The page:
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LabVOOP Design Patterns

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LabVIEW Object-Oriented Programming Design Patterns
An excerpt from the linked .pdf document:
When talking about computer programming, a design pattern is a standard correct way to organize your code. When trying to achieve some particular result, you look to the standard design patterns first to see if a solution already exists. This sounds a lot like an algorithm. An algorithm is a specific sequence of steps to take to calculate some result from a set of data. Generally algorithms can be written once in any given programming language and then reused over and over again. Design patterns are rewritten over and over again. For example, in house cleaning, consider this algorithm for vacuuming a carpet: “Start in one corner, walk horizontally across the floor, then move to the side and continue making adjacent parallel stripes until the whole floor is vacuumed.” Compare this with the design pattern for cleaning a room: “Start cleaning at the ceiling and generally work your way down so that dirt and dust from above settle on the still unclean areas below.” Design patterns are less specific than algorithms. You use the patterns as a starting point when writing the specific algorithm.

LabVIEW began shipping with template VIs for common design patterns in LabVIEW 7.0. You can find them in the File>>New... dialog. The design patterns discussed in this document are new patterns that emerge with LV8.2 and the introduction of Object-Oriented Programming for LabVIEW.

Included herein is new ways of dynamic loading LabVIEW functionality, new ways of writing functional globals (LV2-style globals), and new ways of handling cluster data. I've included demo VIs for most of the patterns.

The document below has been available on LAVA for since August 2006, in an effort to get feedback on a research concept without giving it the official "NI Stamp Of Approval" that tends to be attributed to R&D posts to DevZone. After a bit of revision, this document is ready for a wider audience. But it is still a work in progress, and will likely remain that way for a couple versions of LabVIEW. A path in the grass is not worn by one set of feet treading over it; patterns take time to emerge.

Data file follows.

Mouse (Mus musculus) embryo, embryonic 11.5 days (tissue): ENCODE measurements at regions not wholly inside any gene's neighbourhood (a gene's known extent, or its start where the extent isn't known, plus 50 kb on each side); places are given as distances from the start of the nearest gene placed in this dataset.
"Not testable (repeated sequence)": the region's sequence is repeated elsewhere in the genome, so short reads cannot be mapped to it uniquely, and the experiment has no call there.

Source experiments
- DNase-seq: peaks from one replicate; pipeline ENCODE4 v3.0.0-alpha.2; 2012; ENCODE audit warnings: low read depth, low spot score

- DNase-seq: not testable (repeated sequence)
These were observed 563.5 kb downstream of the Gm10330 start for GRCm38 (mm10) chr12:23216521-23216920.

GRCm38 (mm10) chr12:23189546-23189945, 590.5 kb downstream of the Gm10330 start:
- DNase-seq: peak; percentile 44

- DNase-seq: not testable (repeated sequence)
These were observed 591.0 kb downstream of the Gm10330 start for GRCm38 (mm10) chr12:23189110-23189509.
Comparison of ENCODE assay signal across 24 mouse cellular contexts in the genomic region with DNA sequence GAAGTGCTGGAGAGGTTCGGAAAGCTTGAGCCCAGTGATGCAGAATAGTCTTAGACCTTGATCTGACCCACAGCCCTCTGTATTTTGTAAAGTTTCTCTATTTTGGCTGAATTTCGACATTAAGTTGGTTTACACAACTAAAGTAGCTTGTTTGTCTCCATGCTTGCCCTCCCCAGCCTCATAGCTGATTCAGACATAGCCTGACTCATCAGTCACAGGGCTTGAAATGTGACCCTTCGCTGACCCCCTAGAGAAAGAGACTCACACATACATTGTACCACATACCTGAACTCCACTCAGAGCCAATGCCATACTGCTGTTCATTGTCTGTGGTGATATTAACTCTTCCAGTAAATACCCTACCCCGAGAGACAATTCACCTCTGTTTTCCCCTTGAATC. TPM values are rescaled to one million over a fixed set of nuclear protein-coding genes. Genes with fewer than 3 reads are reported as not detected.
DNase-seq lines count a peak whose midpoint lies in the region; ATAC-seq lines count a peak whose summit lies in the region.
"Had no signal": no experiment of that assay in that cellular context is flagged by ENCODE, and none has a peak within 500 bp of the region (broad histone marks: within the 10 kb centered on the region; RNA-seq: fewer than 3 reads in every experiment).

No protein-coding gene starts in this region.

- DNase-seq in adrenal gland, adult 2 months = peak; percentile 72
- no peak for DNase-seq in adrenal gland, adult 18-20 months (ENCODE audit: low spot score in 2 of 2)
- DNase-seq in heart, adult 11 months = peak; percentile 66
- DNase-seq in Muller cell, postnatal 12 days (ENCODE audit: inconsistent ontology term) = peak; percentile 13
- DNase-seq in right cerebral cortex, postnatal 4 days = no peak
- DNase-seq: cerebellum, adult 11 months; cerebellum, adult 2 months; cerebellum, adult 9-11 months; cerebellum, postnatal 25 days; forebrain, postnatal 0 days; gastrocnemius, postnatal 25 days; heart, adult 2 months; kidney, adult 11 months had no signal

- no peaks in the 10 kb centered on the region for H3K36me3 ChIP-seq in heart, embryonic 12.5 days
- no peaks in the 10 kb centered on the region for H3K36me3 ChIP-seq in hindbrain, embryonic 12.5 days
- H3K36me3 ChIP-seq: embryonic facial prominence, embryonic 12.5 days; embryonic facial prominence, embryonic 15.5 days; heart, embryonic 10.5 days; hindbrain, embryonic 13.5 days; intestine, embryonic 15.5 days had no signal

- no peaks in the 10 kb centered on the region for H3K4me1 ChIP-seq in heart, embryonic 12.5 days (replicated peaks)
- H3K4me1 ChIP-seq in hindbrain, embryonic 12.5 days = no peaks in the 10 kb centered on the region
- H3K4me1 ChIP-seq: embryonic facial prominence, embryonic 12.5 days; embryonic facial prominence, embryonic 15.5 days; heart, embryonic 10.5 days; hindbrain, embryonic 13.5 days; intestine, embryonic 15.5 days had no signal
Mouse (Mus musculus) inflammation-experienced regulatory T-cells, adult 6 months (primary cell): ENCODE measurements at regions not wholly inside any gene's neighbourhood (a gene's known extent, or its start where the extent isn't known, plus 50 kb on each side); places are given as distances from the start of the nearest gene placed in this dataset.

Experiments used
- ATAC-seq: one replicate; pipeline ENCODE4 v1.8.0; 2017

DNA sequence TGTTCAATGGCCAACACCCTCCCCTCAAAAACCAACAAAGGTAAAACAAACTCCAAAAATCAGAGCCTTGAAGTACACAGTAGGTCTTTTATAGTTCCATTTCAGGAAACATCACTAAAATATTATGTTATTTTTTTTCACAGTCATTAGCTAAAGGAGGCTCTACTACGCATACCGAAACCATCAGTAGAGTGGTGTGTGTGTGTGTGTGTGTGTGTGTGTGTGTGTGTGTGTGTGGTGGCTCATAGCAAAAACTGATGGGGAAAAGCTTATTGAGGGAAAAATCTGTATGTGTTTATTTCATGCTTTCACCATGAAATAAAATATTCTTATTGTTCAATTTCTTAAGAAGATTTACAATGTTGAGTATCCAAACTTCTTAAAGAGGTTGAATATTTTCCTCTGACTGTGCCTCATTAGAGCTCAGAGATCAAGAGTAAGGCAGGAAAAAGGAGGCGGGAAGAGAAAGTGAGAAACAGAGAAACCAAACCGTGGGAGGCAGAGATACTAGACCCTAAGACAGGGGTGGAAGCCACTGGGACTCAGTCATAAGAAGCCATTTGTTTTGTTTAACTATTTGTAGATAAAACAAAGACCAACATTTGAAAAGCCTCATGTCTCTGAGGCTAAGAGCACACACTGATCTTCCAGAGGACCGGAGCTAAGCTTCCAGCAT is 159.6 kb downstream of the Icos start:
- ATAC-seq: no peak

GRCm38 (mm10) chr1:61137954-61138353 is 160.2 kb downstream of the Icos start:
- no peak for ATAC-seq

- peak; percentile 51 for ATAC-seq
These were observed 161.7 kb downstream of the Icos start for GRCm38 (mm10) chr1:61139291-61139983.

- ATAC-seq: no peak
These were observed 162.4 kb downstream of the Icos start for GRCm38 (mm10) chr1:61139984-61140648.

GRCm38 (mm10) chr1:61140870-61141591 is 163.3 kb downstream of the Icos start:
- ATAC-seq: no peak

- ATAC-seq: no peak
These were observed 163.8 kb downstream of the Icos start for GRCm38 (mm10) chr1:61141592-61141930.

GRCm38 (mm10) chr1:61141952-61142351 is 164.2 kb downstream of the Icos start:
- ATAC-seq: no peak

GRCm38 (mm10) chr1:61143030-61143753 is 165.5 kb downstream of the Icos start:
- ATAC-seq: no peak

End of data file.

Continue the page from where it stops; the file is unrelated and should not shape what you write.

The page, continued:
http://jabberwocky.outriangle.org/LabVOOP_Design_Patterns.pdf
Feedback is welcome. If you want to comment on the document as a whole, reply here. If you want to discuss a particular pattern, it would probably be good to start a new topic specific to that pattern so that conversations don't get confused.

Message 1 of 4
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Hi,

I agree that design patterns are important part of Object Oriented Programming as they provide an elegant way of getting around a programming problem that often occurs. LabVOOP is a new object-flow programming language with many distictions to traditional text-baset OOP programming languages. Especially it's a by-value OOP programming language that doesn't allow object references. Furthermore LabVOOP doesn't allow recursively calling dynamic class methods. In addition LabVOOP doesn't have built-in mechanisms for user-defined object initialization, object copying and object cleanup. These restrictions put LabVOOP into very different position compared to traditional OOP languages. Indeed many tasks that are trivial in traditional programming languages are quite hard to implement in LabVOOP.

Due to the above mentioned LabVOOP restrictions I think the LabVIEW community would need special LabVOOP specific design patterns more than these general OOP design patterns. These patterns would be trivial to implement in OOP languages but are far from trivial in LabVOOP. There should be design pattern for at least the following things
  • initializing an object that needs initialization, and whose ancestor objects also need initialization
  • forcing initialization so that object always represents something meaningful
  • creating copies of objects that refer to files or other real world objects
  • cleaning up hierarchical structures such as object hierarchy representing file system with references to open files (this is very difficult in general because  recursive calls are not allowed)
  • modifying hierarchical structures such as object hierarchy representing file system, how to modify an object somewhere deep in the hierarchy such as renaming a file C:\mydir\myfile to C:\mydir\mynew_file
  • representing graphs using object hierarchies (naturally by-value hierarchies form trees, not graphs)
See LAVA forum (http://www.lavag.org) GOOP subforum for more detailed examples of the above mentioned programming problems. By the time I was writing this, LAVA forum web site was down, my appologies that I cannot directly link to relevant threads.
--
Tomi Maila
Message 2 of 4
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Solution
Accepted by topic author AristosQueue

THE LINK IN THE ORIGINAL POST IS NOW OBSOLETE. You can now find the design patterns document here:

 

Applying Text-Based Design Patterns Using LabVIEW Object-Orientation

http://decibel.ni.com/content/docs/DOC-2875

 

Message Edited by Aristos Queue on 12-19-2008 12:07 PM
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Message 3 of 4
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Since I was not able to access the above link, I am just posting it again.

 

http://decibel.ni.com/content/docs/DOC-2875
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"A VI inside a Class is worth hundreds in the bush"
യവന്‍ പുലിയാണു കേട്ടാ!!!
Message 4 of 4
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